University of Tennessee at Chattanooga
Place of Publication
The purpose of the current study was to extend previous research (Woznicki et al., 2020) to see if parasocial relationships (PSRs) with figures from various social media platforms might be beneficial for those lower in real-life social support. We predicted that there would be a negative relationship between social support and perceptions of marginalization, loneliness, and depression, but that for people who perceived themselves as marginalized, the relationship between social support and loneliness would change depending on the strength of their PSR. In this correlational study, 135 participants took an online Qualtrics survey which assessed social media use, PSR strength, perceived social support, loneliness, depression, and perception of marginalization. Most hypotheses were supported. Participants who perceived less social support reported more loneliness, and people who perceived themselves as more marginalized reported greater feelings of loneliness and depression. Finally, marginalized participants with stronger romantic parasocial feelings were less lonely than participants with weaker romantic parasocial feelings when perceived social support was low. These results support previous research that indicate that parasocial relationships formed via social media may serve a valuable function for people dealing with lack of social support in their offline lives.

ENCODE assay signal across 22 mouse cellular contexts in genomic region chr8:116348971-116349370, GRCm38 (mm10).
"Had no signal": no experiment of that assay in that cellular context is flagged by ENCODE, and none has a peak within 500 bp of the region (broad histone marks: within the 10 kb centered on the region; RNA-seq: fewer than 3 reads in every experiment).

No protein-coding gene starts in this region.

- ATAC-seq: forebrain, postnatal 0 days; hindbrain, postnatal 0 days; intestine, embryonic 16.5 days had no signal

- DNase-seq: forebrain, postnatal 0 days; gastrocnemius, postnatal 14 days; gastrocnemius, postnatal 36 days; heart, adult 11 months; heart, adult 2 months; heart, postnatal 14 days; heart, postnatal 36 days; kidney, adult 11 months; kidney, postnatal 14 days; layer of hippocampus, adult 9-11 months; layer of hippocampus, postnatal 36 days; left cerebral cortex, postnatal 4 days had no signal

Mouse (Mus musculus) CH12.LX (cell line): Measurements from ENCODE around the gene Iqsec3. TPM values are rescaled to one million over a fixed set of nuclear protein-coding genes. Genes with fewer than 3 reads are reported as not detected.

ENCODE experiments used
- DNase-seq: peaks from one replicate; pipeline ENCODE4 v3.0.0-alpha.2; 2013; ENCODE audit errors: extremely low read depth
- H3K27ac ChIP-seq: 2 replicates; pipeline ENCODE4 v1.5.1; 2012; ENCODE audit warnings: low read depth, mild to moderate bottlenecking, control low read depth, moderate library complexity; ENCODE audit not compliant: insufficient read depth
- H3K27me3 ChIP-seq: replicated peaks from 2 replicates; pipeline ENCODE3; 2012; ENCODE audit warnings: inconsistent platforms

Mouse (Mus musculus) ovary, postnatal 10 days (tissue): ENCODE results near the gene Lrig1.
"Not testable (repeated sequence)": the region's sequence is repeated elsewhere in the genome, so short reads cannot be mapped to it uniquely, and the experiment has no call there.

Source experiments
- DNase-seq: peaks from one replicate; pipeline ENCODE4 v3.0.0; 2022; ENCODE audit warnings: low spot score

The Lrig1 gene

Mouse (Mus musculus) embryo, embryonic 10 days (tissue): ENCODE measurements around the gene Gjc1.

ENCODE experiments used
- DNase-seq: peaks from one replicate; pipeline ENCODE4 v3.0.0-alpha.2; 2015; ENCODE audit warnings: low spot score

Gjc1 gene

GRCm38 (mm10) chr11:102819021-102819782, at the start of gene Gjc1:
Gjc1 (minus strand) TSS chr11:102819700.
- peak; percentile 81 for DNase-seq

Christy, Madison and Adam, Aimee
"Perceived marginalization, social support, and mental health: The role of parasocial relationships,"
Modern Psychological Studies: Vol. 28:
2, Article 2.
Available at: https://scholar.utc.edu/mps/vol28/iss2/2